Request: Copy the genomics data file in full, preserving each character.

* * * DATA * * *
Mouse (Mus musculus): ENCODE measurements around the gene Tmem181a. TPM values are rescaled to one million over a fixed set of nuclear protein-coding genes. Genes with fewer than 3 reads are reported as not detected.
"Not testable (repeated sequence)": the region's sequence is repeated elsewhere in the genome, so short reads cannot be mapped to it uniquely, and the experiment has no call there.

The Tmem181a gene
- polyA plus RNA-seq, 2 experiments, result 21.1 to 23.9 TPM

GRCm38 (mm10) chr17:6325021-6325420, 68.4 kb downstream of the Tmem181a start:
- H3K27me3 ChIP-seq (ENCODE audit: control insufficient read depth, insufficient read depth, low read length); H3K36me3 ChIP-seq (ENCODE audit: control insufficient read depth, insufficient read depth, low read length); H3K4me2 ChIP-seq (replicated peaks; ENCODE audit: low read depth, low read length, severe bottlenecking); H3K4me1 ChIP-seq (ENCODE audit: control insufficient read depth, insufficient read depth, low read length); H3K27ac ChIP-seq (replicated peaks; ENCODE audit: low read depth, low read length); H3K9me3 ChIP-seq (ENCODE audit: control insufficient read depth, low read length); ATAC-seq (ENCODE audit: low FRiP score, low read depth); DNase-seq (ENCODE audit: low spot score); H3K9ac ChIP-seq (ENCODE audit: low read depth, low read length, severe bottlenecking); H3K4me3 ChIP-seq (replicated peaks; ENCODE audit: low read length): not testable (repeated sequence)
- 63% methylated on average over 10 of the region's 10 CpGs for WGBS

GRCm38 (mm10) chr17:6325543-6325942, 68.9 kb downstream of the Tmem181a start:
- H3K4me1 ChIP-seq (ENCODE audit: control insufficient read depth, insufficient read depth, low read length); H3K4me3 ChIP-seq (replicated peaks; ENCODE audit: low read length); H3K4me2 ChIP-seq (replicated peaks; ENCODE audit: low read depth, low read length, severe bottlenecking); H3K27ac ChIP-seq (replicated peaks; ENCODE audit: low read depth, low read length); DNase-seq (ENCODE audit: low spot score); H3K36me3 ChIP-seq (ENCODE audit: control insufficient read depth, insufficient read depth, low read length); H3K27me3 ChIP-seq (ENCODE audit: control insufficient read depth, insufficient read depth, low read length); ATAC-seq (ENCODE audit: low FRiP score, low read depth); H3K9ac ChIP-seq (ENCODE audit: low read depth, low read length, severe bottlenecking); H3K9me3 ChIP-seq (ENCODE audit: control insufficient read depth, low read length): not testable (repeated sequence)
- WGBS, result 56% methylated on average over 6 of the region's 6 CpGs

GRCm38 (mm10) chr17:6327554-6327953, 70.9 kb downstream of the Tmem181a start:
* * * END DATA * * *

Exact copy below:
Mouse (Mus musculus): ENCODE measurements around the gene Tmem181a. TPM values are rescaled to one million over a fixed set of nuclear protein-coding genes. Genes with fewer than 3 reads are reported as not detected.
"Not testable (repeated sequence)": the region's sequence is repeated elsewhere in the genome, so short reads cannot be mapped to it uniquely, and the experiment has no call there.

The Tmem181a gene
- polyA plus RNA-seq, 2 experiments, result 21.1 to 23.9 TPM

GRCm38 (mm10) chr17:6325021-6325420, 68.4 kb downstream of the Tmem181a start:
- H3K27me3 ChIP-seq (ENCODE audit: control insufficient read depth, insufficient read depth, low read length); H3K36me3 ChIP-seq (ENCODE audit: control insufficient read depth, insufficient read depth, low read length); H3K4me2 ChIP-seq (replicated peaks; ENCODE audit: low read depth, low read length, severe bottlenecking); H3K4me1 ChIP-seq (ENCODE audit: control insufficient read depth, insufficient read depth, low read length); H3K27ac ChIP-seq (replicated peaks; ENCODE audit: low read depth, low read length); H3K9me3 ChIP-seq (ENCODE audit: control insufficient read depth, low read length); ATAC-seq (ENCODE audit: low FRiP score, low read depth); DNase-seq (ENCODE audit: low spot score); H3K9ac ChIP-seq (ENCODE audit: low read depth, low read length, severe bottlenecking); H3K4me3 ChIP-seq (replicated peaks; ENCODE audit: low read length): not testable (repeated sequence)
- 63% methylated on average over 10 of the region's 10 CpGs for WGBS

GRCm38 (mm10) chr17:6325543-6325942, 68.9 kb downstream of the Tmem181a start:
- H3K4me1 ChIP-seq (ENCODE audit: control insufficient read depth, insufficient read depth, low read length); H3K4me3 ChIP-seq (replicated peaks; ENCODE audit: low read length); H3K4me2 ChIP-seq (replicated peaks; ENCODE audit: low read depth, low read length, severe bottlenecking); H3K27ac ChIP-seq (replicated peaks; ENCODE audit: low read depth, low read length); DNase-seq (ENCODE audit: low spot score); H3K36me3 ChIP-seq (ENCODE audit: control insufficient read depth, insufficient read depth, low read length); H3K27me3 ChIP-seq (ENCODE audit: control insufficient read depth, insufficient read depth, low read length); ATAC-seq (ENCODE audit: low FRiP score, low read depth); H3K9ac ChIP-seq (ENCODE audit: low read depth, low read length, severe bottlenecking); H3K9me3 ChIP-seq (ENCODE audit: control insufficient read depth, low read length): not testable (repeated sequence)
- WGBS, result 56% methylated on average over 6 of the region's 6 CpGs

GRCm38 (mm10) chr17:6327554-6327953, 70.9 kb downstream of the Tmem181a start: